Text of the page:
WEINER:  Well, let me just correct one thing.  I think all of the committees began with the idea of, “Let‘s try to do a bipartisan bill.”  But I think in every case we learn that many Republicans, if not all of them, came to the conclusion they want to be no part of actually solving this problem, whether it be for political reasons or just substantiated.  They don‘t believe that there‘s any problem to solve. 

The problem is with the group of six and Sen. Baucus is that we can‘t see bipartisanship as an end.  It has to be seen as a means to getting good legislation for the American people.  And at no point should we allow the people that simply say as the Senate Minority leader says, “We‘re against it,” or as John Kyl who is the whip of Republicans say there shouldn‘t be a single Republican vote. 

We can‘t let those people stand in the way of doing what the American people want us to do.  And clearly, whether it be Democrat or Republican or Independent, people in this country want us to solve this problem. 

MADDOW:  In terms of what is ultimately going to come to pass this year and it seems like something will happen even if we can‘t say exactly what it‘s going to be now.  Do you think that a bill without a public option won‘t pass the House?

WEINER:  I think that it won‘t.  I think that it won‘t because I think that fiscal conservatives who say they want to hold costs down or quickly realize that if we just say to the insurance companies go cover all of these new people but we have no cost containment, it‘s just going to be unaffordable. 

I think people are in the more progressive side, who believe that competition for insurance companies makes good sense, I think the - if you put those two groups together, you‘ve got well over 150 votes in the House who believe, in one form or another, you need cost containment. 

Look, let‘s explain what this is about.  If there are three parts, one part is covering the uninsured.  The other, second part is making sure that people who have insurance get treated well by the insurance company. 

The third piece of this is so important and that‘s cost containment or else the other two things won‘t be possible.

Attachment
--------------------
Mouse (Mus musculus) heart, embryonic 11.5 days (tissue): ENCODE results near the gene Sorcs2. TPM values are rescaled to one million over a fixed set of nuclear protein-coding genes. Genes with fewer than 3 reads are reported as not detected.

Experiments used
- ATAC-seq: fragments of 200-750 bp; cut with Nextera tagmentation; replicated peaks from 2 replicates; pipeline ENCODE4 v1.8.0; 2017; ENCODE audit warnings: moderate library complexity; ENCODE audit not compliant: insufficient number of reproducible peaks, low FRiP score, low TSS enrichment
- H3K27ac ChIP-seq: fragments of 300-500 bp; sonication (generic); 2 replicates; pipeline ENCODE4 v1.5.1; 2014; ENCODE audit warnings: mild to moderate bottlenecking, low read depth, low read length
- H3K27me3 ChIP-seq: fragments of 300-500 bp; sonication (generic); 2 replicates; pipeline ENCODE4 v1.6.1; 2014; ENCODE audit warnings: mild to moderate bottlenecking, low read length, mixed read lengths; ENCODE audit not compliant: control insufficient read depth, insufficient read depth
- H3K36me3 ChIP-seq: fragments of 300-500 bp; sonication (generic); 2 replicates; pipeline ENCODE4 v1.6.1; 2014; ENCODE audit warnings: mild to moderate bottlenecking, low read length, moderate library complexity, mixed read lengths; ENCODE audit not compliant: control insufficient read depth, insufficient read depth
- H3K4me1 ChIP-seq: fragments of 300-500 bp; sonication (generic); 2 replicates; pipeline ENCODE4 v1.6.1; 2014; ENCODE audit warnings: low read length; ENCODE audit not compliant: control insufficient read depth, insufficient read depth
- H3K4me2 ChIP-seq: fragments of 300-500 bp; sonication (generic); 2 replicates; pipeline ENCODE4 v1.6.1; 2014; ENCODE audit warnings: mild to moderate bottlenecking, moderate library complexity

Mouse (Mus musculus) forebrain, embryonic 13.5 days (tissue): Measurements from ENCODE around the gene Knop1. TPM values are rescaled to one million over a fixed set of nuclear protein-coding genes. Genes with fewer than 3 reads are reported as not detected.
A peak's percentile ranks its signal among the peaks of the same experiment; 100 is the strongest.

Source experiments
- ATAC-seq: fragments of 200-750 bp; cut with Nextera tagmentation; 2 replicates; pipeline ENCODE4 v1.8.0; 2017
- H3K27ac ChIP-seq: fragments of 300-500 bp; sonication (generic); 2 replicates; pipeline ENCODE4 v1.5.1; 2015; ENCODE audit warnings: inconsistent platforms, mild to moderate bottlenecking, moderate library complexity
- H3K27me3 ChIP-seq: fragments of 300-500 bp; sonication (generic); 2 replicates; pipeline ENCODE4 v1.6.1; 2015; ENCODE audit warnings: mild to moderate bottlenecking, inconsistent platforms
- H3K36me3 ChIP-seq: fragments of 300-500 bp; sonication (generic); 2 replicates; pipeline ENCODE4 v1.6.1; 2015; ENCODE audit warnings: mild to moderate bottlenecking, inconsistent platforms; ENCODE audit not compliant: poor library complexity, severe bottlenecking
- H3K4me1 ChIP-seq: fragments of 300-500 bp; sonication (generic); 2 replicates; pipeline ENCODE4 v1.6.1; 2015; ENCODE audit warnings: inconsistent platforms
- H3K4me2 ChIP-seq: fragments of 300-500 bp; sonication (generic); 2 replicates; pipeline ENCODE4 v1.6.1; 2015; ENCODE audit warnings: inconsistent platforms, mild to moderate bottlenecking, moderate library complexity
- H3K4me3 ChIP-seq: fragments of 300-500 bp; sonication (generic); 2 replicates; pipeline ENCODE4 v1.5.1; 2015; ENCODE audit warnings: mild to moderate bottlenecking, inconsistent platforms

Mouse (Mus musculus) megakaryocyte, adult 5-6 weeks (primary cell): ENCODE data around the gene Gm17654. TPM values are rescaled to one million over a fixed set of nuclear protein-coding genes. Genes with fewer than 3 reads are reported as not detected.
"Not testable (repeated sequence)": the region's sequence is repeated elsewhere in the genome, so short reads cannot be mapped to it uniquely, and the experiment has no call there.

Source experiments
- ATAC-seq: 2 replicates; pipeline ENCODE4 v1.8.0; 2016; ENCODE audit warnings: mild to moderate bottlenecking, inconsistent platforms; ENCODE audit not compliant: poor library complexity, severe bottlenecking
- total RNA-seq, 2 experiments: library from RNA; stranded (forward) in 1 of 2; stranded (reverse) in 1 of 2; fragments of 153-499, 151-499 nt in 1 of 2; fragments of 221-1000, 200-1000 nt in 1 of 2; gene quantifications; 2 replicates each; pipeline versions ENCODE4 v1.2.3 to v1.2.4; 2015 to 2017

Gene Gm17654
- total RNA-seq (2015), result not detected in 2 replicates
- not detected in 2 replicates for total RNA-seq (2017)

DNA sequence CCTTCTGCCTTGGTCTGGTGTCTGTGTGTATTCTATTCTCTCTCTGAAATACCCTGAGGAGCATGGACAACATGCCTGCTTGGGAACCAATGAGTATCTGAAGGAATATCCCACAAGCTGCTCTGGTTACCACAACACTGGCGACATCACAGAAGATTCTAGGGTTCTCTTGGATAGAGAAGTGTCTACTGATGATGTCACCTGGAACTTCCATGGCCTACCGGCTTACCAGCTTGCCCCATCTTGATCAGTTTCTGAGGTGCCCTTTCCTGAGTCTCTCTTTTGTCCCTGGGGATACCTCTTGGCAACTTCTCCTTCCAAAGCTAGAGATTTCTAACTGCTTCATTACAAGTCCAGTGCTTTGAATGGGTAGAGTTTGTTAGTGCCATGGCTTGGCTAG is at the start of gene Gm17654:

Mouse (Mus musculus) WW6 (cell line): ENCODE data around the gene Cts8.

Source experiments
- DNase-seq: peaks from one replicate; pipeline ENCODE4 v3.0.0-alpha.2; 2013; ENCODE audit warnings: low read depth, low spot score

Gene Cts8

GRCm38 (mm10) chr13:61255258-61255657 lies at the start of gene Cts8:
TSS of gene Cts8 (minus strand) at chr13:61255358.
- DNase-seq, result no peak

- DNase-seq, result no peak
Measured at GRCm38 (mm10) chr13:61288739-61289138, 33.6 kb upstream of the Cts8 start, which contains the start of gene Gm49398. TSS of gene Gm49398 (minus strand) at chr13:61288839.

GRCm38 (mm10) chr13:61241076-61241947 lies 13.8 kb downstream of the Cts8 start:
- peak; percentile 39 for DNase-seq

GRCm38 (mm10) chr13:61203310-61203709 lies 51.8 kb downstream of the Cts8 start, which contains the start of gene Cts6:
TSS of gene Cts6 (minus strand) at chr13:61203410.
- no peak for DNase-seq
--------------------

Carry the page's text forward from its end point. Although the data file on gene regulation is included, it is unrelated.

MADDOW:  Let me ask you about a sticky political wicket here.  House Speaker Nancy Pelosi says that Sen. Baucus‘ proposal will move the debate forward.  She has previously said, been a real champion of the public option, saying that something without a public option won‘t pass the House, which is what you just said. 

Are you confident that she is still an ally for your position on this?  Are you confident that the House leadership is still an ally for getting a progressive bill through the House?

WEINER:  100 percent because Nancy Pelosi can count.  You know, she is our speaker because she understands what‘s going on in the Democratic side of the aisle.  And I think she‘s got a pretty good sense of what‘s going on out there in the country as well. 

Look, this public option is not just a progressive pipe dream.  What it is, is a fundamental element, and to many of us, a compromise.  You know and I‘ve come on your show before to say that I think the really - the way to do this right, to do it least expensively and to do it most clearly is to extend something like Medicare for all Americans. 

I‘m prepared to compromise.  I‘m prepared to say, listen, maybe not an entire government single-payer plan.  But there at least has to be some element, some tiny sliver.  And that‘s all that‘s left.  Nancy Pelosi, I think, understands without at least that, there are at least 100 of us, maybe as many as 150 of us that won‘t vote for a bill. 

MADDOW:  Congressman Anthony Weiner, Democrat of New York, thank you very much for your clear statements on the matter for your leadership.  And thanks for joining us tonight. 

WEINER:  Well, I appreciate it.  I just want to know if the guy who does the voice of the bill is now in the union. 

MADDOW:  We took care of him, don‘t worry.  All right.  Coming up on “COUNTDOWN,” Keith‘s special guest is the insurance industry whistleblower, Wendell Potter.  He‘s been making headlines all across the country.  Wendell Potter explains why the insurance industry is reacting to the Baucus proposal like a 7-year-old reacting to getting a real live pony for Christmas. 

Next on this show, we‘ll talk about how I wasted my afternoon. 

Two words - jumping robot.  Moment of geek, stick around.


MADDOW:  In life during wartime news, the U.S. military has confirmed today that three American soldiers lost their lives today in southern Afghanistan when their vehicles hit a roadside bomb. 

Word of their deaths comes as a new CNN poll shows that U.S.  approval for the war in Afghanistan is down to just 39 percent now. 

Despite that and despite growing opposition in Congress to sending any more U.S. troops, the chairman of the joint-chiefs-of-staff, Admiral Mike Mullen, told Congress yesterday that the insurgency in Afghanistan is strengthening and that, quote, “A properly resourced counterinsurgency probably means more forces.”

President Obama said today he isn‘t rushing to send more troops. 


BARACK OBAMA, UNITED STATES PRESIDENT:  You don‘t make determinations about resources.  And certainly, you don‘t make determinations about sending young men and women into battle without having absolute clarity about what the strategy is going to be.  


MADDOW:  Year nine of the war in Afghanistan starts on October 7th